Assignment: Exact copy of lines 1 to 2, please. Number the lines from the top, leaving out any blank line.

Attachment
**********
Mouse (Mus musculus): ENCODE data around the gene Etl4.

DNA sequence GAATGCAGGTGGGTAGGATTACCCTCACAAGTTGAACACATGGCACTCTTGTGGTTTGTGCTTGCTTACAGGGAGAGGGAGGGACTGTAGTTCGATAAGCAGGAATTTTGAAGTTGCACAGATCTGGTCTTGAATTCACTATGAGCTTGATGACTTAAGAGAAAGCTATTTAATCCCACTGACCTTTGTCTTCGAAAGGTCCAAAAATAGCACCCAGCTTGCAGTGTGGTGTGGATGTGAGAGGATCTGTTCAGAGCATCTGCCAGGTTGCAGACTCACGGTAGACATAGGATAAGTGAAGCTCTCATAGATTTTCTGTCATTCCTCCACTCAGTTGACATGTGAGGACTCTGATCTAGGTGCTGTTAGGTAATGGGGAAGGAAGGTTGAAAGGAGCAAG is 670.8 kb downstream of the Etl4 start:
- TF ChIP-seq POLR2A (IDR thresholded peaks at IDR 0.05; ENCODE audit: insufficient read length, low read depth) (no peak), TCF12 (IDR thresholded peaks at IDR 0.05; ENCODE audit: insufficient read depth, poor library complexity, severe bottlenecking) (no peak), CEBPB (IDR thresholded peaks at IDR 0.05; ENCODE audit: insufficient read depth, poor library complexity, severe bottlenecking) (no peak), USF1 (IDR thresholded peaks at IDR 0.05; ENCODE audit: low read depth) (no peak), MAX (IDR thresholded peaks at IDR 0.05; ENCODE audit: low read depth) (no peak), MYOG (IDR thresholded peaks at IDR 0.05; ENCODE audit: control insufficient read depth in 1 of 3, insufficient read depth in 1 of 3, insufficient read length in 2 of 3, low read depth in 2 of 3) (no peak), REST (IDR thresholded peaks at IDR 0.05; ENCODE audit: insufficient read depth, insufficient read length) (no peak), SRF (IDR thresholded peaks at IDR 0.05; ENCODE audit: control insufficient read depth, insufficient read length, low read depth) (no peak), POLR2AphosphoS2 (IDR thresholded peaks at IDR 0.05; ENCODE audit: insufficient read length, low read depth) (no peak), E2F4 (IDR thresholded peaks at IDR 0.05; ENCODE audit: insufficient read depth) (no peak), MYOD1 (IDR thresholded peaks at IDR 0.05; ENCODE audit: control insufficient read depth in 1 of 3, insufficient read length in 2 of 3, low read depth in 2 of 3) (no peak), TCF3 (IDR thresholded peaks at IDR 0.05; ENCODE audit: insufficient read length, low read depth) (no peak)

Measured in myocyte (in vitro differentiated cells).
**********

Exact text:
Mouse (Mus musculus): ENCODE data around the gene Etl4.

DNA sequence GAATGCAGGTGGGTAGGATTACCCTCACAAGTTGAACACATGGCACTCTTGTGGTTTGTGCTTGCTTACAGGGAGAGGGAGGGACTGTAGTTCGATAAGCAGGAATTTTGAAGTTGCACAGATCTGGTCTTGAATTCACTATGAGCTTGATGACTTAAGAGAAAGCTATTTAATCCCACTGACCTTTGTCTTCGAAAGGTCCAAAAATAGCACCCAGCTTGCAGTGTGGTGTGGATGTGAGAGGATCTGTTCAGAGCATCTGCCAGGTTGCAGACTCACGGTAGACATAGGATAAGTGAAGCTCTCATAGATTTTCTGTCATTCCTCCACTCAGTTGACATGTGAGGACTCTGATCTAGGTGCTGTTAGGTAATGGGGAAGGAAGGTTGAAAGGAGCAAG is 670.8 kb downstream of the Etl4 start: